2 Weeks in Japan (Tokyo, Kyoto and More) -- Part IAuthor: GregW (More Trip Reviews by GregW)
Date of Trip: July 2006
Secondly, though, I think there is some truth to it really being harder in some respects, because in a lot of ways Japan doesn't need internal tourists as much as China or South America does. In those places, the US dollars you are spending are a big part of the economy, so there is a certain amount of infrastructure that is built up to support the international tourist. This even filters down to the backpacker spending level.
In Japan, however, they have a robust economy that doesn't rely heavily on the North American tourist dollar, and so there isn't the same infrastructure readily available to support the North American backpacker.
Tourist Information Centers
The above being said about lack of infrastructure, there is one key thing that every city had that was a godsend for the tourist, and that is the Tourist Information Center (TIC). In most every train station of some size, there will be a Tourist Information Center. Here you will find English speaking staff that can assist you in planning your travels, including booking accommodation. The TICs are hooked into the Welcome Inn Reservation Center, which allows booking of a number of properties across Japan. They can provide directions, and assist me in figuring out how to purchase baseball tickets.
If for no other reason, upon arrival in a new city you should pop in the TIC to pick up the free tourist map of the city. If you can't find the TIC (sometimes they are hard to find unless you know what you are looking for), go to the nearest international hotel and get a tourist map from the concierge.
As stated above, English is not widely spoken. It is, however, very widely used on signs throughout the country, and many menus and restaurants will have English / Japanese menus (where you can point at what you want, and the waiter can read the Japanese translation).
The TICs will have English speakers, and can help with translations if needed. Also, some of the hotels I stayed at had free access to an English translation service via phone.
The Japanese use the Yen (¥). Currently, $US 1 will buy about ¥120, though I always just used the easy conversion rate of $US 1 = ¥100.
There are both notes and coins. Most likely, you'll see 1000, 5000 and 10000 yen notes. ATMs (see below), mostly give out 10000 yen notes. Coins come in denominations of 500, 100, 50, 10, 5 and 1. All notes and coins are marked with the denomination of the bill or coin with the exception of the 5 Yen coin, which is bronze with a hole in the middle.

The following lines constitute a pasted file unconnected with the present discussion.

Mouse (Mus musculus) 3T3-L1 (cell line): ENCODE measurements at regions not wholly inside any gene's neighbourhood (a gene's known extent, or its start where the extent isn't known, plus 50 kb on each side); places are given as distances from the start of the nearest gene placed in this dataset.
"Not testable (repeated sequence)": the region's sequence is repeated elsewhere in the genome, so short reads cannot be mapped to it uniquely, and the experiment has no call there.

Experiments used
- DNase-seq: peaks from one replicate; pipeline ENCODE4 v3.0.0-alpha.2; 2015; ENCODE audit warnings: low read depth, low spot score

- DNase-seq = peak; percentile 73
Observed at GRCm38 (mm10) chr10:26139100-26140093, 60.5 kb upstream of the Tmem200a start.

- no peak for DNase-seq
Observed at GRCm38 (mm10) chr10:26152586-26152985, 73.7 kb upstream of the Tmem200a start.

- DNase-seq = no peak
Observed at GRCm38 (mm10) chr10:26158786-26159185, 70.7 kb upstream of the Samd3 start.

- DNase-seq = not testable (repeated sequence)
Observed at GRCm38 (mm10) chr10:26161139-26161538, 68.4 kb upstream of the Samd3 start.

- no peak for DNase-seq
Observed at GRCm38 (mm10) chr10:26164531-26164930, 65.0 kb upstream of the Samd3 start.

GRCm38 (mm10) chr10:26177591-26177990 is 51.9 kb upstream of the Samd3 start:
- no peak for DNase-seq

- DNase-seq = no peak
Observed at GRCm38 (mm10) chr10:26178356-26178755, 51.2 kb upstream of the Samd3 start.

ATMs are plentiful, but most are not hooked up to the International networks, meaning that you can't get money. For international travellers, the best choice is to find an international bank. Citibank was the most common. Also, the postal service has ATMs that are hooked into the international network, though those are only open during the postal office hours. Look for ATMs with English instructions, or ask at the TIC or your hotel where the nearest international ATM is.
Credit cards are not widely used, and even most hotels expect cash payments.
The best deal in Japanese travel is the JR Rail pass. The JR Rail pass allows unlimited travel on any Japan Rail service for a period of time (either 7, 14 or 21 day). It is only available to international travellers on a tourist visa, and must be purchased overseas. You will be given an exchange order, and upon arrival in Japan, the exchange order can be exchanged for a JR pass (once they see your passport and visa type).
The 7 day pass is ¥28300 (US$ 280). Even if you are just planning on travelling between Tokyo and Kyoto (the two most popular destinations in Japan), the pass will almost be paid off. Any additional side trips and the pass is paid for.
There are a number of JR rail services. Of most use to the first time, short term visitor to Japan will be the Tokaido Shinkansen service, which runs between Tokyo and Osaka (including stops at Kyoto). The trains are fast and comfortable, and run very frequently. I never bothered with advanced reservations, and the longest I had to wait was 20 minutes for a departure.
Once in town, most of the cities I went to had subways, except Hiroshima that had a tram system. For subways, the price of your ride depends on how far you are going. There will be a map indicating the cost from the current station to all the stations in the system. Carry your city map with you, as it includes an English subway map and could come in handy if the station's map isn't in English. When you enter the subway, you put your ticket in the gate and retrieve it. When you exit the subway at your destination, the gate will accept your ticket and keep it. Don't worry if you didn't put enough on your ticket. All subway exits will have a place to add additional value to your ticket so you can exit.
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